On March 12, 2019, Robert Lighthizer, U.S. Trade Representative (USTR), testified before the Senate Finance Committee regarding the World Trade Organization (WTO) and President Donald Trump’s desire for a more effective international trading system. In his prepared remarks, Ambassador Lighthizer stated that the United States remains active at all levels of the WTO but has concerns about it. “In many ways, the WTO is not working as expected,” he stated, noting that the negotiating process has “largely broken down” and there has been no new significant multilateral market access agreement in 24 years. He indicated that, “[d]espite all the dramatic changes that have taken place in the last quarter century – the rise of China, the evolution of the Internet, and countless other developments – the WTO is still largely operating under the same old playbook from the early 1990s. It is now out of date.”
Lighthizer also argued that much work needs to be done in terms of lowering tariffs, “primarily in countries that consider themselves developing,” adding that “[n]umerous WTO members continue to have very high ‘bound’ tariff rates that allow them to maintain tariffs significantly above the bound rates that apply to the United States.” He stated that it is no longer reasonable to expect the United States to continue with such disparities in these rates simply because they were agreed to “many years ago,” but that rules on tariffs need to “keep pace with the realities of the global economy.” Lighthizer added that many WTO members are not living up to their obligations, and he specifically criticized members that declare themselves to be “developing countries” for purposes of obtaining special and differential treatment under WTO rules and retain such designations for years (i.e., China, India, Turkey and South Korea).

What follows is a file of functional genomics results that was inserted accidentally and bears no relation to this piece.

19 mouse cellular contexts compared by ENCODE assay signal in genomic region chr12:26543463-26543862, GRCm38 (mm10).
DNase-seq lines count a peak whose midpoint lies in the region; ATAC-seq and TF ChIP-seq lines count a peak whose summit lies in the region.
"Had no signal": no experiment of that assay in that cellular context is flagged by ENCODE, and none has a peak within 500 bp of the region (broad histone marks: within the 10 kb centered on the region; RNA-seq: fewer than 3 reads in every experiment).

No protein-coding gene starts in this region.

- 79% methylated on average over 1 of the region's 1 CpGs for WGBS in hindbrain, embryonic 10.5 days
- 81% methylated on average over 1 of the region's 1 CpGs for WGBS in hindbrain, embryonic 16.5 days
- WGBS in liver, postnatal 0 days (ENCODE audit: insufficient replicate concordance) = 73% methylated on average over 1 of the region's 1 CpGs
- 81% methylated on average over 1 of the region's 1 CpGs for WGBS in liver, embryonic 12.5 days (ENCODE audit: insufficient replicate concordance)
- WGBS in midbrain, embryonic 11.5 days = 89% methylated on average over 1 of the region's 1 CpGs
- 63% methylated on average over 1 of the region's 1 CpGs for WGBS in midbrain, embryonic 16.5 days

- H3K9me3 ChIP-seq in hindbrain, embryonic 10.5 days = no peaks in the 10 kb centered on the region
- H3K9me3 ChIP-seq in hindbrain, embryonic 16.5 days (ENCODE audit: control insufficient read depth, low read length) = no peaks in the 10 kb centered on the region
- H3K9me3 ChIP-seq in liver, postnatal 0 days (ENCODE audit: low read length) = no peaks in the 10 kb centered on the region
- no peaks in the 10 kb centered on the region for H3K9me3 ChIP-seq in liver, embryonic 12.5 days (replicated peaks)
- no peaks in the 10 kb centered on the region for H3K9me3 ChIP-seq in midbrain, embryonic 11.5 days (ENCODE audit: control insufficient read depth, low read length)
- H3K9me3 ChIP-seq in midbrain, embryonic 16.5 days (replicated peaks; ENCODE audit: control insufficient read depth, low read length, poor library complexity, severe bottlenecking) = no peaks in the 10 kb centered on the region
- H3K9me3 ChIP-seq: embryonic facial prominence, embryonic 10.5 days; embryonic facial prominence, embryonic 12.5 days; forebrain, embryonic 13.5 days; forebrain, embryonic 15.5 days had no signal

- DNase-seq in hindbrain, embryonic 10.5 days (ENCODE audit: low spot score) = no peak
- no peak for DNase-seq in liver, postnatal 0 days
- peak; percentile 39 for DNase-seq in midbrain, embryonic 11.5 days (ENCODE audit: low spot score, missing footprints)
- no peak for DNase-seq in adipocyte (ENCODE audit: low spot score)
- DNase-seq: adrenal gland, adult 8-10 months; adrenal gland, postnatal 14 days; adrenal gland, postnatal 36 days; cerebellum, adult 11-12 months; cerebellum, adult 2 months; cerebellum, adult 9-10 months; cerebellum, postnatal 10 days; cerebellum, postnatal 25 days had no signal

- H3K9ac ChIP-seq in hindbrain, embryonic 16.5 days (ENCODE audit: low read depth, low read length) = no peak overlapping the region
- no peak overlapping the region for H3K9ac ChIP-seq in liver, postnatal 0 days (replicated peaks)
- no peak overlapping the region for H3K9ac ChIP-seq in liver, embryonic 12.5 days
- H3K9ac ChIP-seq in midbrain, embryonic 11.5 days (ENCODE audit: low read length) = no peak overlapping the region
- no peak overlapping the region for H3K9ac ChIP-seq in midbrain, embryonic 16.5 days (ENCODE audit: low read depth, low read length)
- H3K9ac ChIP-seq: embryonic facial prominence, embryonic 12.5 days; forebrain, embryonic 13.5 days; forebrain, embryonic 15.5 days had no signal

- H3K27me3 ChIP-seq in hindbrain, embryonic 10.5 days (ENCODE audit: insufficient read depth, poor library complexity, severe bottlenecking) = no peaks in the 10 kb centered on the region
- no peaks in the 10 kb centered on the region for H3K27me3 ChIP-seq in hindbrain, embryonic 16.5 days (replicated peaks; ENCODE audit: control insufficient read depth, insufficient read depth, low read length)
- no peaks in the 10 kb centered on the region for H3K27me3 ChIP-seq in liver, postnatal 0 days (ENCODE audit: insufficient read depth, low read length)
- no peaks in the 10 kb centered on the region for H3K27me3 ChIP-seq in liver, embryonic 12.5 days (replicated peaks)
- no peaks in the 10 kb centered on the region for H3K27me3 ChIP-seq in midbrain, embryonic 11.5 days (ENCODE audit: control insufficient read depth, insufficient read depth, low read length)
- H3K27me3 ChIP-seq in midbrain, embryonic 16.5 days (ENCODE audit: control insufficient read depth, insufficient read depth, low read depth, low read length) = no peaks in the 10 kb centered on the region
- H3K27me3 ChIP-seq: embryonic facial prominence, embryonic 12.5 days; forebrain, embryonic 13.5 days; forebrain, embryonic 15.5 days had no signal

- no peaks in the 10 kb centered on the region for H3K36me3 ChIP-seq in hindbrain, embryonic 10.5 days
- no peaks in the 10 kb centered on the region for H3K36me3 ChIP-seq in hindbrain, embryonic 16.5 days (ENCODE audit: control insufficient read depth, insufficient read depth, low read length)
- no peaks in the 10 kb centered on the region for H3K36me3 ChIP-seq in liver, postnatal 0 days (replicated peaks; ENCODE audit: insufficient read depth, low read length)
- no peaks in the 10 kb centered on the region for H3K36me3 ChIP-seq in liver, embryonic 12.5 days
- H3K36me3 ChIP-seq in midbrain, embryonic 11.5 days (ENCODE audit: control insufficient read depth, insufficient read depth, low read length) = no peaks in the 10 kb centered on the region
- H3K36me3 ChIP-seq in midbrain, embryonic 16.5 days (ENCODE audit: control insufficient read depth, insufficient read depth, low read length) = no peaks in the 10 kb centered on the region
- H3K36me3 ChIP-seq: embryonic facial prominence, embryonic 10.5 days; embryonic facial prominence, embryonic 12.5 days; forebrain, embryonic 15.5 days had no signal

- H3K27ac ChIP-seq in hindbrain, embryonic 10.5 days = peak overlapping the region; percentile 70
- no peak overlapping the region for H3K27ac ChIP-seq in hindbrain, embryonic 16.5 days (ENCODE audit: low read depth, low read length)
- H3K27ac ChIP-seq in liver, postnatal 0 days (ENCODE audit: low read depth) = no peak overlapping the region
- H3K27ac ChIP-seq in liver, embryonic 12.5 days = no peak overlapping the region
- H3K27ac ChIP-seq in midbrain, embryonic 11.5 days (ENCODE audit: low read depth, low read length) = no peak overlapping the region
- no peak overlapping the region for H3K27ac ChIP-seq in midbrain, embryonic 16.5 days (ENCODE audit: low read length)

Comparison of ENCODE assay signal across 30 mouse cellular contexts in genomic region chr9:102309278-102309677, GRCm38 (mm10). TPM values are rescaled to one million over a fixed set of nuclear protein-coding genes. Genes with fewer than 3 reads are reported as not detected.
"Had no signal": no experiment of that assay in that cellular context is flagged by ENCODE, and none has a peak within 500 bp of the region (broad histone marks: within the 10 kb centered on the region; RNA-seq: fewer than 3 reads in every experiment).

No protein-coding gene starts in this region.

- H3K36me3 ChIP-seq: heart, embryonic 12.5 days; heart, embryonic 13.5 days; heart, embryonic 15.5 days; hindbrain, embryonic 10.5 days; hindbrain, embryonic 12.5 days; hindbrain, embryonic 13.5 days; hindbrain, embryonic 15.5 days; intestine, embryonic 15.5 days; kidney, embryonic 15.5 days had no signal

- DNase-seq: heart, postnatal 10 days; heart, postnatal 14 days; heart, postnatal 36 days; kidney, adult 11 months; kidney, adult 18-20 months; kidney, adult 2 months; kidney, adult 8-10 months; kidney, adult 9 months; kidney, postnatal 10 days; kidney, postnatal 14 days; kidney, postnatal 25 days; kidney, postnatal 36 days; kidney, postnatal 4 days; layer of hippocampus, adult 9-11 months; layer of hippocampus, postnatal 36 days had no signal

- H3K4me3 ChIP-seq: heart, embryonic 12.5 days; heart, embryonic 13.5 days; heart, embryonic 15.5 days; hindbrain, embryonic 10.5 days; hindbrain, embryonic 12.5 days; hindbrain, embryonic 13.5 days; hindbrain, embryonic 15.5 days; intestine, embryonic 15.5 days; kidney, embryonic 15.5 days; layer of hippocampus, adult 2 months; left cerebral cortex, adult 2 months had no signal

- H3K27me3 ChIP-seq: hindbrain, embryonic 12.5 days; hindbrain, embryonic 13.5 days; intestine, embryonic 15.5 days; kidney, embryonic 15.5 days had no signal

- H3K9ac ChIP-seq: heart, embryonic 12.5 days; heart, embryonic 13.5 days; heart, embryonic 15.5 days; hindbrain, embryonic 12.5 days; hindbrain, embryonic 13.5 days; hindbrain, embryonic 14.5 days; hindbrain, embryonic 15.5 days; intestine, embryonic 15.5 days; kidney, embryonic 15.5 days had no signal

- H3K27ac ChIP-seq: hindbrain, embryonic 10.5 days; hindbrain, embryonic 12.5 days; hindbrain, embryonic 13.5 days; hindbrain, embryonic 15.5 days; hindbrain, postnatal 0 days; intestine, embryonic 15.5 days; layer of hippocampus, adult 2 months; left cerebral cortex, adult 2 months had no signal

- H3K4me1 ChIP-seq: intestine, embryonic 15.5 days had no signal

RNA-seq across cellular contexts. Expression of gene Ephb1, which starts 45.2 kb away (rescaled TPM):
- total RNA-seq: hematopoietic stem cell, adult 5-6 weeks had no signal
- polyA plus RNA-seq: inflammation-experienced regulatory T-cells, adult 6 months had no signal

From the USTR’s testimony, it would appear that the Trump administration is most concerned with the WTO’s dispute settlement process (DSP), which “is being used to create new obligations to which the United States never agreed.” He argued that the DSP was never intended to make new rules but was designed only to resolve specific disputes. Instead, the WTO’s Appellate Body, he said, has repeatedly created new obligations, failed to follow basic rules of operation, and greatly undermined the negotiating process. In concluding his testimony, Lighthizer listed the work the United States has undertaken to negotiate new rules and to raise critical issues, “not to hurt the WTO – but to ensure that it remains relevant to a rapidly changing world.”
Senate Finance Chairman Chuck Grassley (R-Iowa) raised in his opening statement longstanding concerns over the WTO’s Appellate Body, noting that the United States has “refused to consent to new Appellate Body appointments under the Obama administration, and the Trump administration has maintained the same position.” If reform is not forthcoming, he noted, the Appellate Body could lose a minimum quorum needed to function. While the USTR intends to assist President Trump in updating and reforming the WTO, he noted that he will do so “with the understanding that erecting new market barriers with tariffs and quotas cannot be a long-term solution.” Ranking Minority Member Ron Wyden (D-Ore.) also issued an opening statement in which he stated that it is “long past time to fix what’s wrong” with the WTO, arguing that the process must begin with China.